Like its Swedish sibling, the #1 relies heavily on its touchscreen, so much so that it is even needed to adjust the door mirrors, and that means traversing three menus.  Those of you who have seen Matt Prior's YouTube review of the EX30 will understand my frustrations.

And I haven't even spoken about the quirky indicator sounds yet. More on that to come.

In sum, then: this 1s a good-looking, handily sized EV that's well suited to a small, modern-thinking, tech-savvy family, with enough range for a week of city living and school runs, plus a few longer commutes.

So it's rather unfortunate that I am at the other end of the spectrum, with a 130-mile run to the office and back. I'm not expecting to go two days without charging it, given how range-killing motorways can be.

How the #1 handles that and how much range it sheds will be something to note closely. It will be especially interesting to see how much using the heat pump preserves the miles. I have heard good things already.

So, watch this space, reader. Putting my few initial concerns aside, it seems that the #1 is a car with a lot to offer, and I have high hopes that it can deliver. Everyday usability will be the key. Like, I suppose, the Smart of old.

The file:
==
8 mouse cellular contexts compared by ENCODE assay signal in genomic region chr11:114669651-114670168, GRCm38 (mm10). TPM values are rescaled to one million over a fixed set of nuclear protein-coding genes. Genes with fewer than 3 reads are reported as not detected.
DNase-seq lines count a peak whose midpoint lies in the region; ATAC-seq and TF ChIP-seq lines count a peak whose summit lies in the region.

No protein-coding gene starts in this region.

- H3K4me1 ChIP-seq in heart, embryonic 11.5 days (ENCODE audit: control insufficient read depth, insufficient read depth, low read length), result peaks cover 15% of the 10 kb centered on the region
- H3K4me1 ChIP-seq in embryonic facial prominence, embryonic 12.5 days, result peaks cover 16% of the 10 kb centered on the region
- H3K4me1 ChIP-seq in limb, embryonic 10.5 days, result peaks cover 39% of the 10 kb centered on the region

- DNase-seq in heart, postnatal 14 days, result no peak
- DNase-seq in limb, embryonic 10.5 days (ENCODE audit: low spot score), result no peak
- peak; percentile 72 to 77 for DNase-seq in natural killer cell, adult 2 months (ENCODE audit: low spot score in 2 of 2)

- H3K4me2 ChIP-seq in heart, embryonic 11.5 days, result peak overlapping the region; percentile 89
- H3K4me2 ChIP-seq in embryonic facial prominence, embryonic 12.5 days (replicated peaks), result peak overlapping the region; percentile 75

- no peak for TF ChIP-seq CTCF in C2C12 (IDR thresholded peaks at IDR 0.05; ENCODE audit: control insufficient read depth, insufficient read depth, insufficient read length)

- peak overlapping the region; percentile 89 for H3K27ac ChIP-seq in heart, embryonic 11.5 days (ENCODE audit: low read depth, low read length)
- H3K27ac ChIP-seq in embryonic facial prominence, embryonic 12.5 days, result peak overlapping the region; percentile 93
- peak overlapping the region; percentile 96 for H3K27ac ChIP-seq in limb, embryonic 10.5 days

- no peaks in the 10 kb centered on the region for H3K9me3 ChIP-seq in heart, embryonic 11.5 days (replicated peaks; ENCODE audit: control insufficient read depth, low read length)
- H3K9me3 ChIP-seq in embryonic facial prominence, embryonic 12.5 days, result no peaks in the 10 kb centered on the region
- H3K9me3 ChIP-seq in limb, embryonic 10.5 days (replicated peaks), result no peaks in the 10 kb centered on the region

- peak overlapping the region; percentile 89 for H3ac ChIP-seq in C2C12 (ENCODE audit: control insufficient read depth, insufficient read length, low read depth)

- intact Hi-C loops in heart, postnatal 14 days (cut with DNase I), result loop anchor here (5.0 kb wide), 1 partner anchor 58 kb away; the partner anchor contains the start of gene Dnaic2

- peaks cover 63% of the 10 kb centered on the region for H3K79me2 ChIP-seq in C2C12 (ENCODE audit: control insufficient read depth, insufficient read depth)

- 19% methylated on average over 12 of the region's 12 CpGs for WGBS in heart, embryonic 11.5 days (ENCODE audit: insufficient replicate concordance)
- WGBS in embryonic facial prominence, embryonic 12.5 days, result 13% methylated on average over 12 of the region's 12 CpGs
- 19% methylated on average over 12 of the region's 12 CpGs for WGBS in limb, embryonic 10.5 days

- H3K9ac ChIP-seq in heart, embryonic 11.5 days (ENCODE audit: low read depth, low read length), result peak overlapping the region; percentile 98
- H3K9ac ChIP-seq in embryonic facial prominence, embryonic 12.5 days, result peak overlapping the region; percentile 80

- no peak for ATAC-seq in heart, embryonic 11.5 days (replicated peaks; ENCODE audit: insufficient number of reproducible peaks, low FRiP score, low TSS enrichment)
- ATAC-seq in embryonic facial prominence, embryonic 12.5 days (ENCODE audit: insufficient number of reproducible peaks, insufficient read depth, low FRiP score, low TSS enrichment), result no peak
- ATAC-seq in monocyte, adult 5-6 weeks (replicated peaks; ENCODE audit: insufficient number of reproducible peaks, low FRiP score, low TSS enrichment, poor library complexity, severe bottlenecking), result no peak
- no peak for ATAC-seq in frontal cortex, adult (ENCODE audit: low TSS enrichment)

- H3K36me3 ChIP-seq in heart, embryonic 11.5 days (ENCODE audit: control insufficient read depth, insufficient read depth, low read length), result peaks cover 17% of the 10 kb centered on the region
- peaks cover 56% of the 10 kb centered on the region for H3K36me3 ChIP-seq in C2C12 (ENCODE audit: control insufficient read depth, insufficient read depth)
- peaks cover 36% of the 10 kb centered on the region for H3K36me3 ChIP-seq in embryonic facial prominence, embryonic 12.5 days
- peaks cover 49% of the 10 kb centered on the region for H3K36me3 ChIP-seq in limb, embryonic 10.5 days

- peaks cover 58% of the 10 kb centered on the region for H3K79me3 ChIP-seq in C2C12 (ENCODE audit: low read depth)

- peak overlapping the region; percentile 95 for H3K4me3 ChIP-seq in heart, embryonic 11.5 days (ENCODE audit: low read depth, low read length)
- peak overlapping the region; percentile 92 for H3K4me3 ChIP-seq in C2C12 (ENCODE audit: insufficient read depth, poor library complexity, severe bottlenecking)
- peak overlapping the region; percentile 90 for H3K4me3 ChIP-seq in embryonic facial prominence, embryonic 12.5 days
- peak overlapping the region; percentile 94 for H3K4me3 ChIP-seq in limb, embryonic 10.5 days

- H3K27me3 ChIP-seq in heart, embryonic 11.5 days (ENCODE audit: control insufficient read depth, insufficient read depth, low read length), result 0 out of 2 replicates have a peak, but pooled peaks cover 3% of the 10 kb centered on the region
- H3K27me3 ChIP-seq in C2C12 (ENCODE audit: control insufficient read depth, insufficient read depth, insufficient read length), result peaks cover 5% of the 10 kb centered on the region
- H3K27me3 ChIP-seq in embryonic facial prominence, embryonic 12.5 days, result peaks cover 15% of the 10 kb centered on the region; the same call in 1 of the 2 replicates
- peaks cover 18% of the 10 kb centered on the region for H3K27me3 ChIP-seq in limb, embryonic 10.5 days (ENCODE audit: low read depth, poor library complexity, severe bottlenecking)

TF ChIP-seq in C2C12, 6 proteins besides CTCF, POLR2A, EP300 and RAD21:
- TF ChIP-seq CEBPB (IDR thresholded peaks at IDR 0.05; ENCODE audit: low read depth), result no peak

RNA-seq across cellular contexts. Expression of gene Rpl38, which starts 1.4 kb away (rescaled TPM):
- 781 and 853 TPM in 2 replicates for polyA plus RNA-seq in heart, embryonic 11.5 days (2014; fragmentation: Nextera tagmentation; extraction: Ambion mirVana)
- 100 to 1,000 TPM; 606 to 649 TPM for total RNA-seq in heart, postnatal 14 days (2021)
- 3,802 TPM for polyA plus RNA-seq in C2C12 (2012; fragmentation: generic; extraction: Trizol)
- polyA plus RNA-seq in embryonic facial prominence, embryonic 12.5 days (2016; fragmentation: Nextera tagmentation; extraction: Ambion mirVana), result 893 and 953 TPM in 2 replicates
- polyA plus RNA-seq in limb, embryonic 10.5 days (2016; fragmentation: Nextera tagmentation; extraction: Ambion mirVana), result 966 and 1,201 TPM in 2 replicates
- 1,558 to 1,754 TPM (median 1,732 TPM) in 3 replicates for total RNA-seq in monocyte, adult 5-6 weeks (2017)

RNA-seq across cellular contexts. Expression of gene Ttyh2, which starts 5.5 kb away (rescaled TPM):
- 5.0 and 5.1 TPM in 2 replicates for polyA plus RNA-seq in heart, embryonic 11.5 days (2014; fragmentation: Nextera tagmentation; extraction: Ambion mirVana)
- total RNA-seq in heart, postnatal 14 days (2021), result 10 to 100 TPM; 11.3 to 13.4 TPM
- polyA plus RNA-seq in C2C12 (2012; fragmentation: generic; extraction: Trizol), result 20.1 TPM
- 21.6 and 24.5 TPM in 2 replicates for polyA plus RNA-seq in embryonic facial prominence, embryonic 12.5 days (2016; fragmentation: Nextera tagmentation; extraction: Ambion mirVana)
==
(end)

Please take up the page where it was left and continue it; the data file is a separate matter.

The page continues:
*Second Opinion*

It has taken me a while to figure out why I’m a bit lukewarm on the #1. After all, there is a lot to recommend it: price, range, space, equipment and more. It’s just a bit bland across the board – a bit appliancey. That’s fine, but it does mean that the handful of annoyances and drivability issues grate all the more.

*Illya Verpraet*

*Back to the top*

-Smart #1 Premium specification-

*Specs: Price New* £38,950 *Price as tested* £38,950 *Options *None

*Test Data: Engine* Permanent-magnet synchronous motor *Power* 268bhp *Torque* 253lb ft *Kerb weight* 1725kg *Top speed* 112mph *0-62mph* 6.7sec *Efficiency* 3.7mpkWh *CO2* 0g/km *Faults* None *Expenses* None

*Back to the top*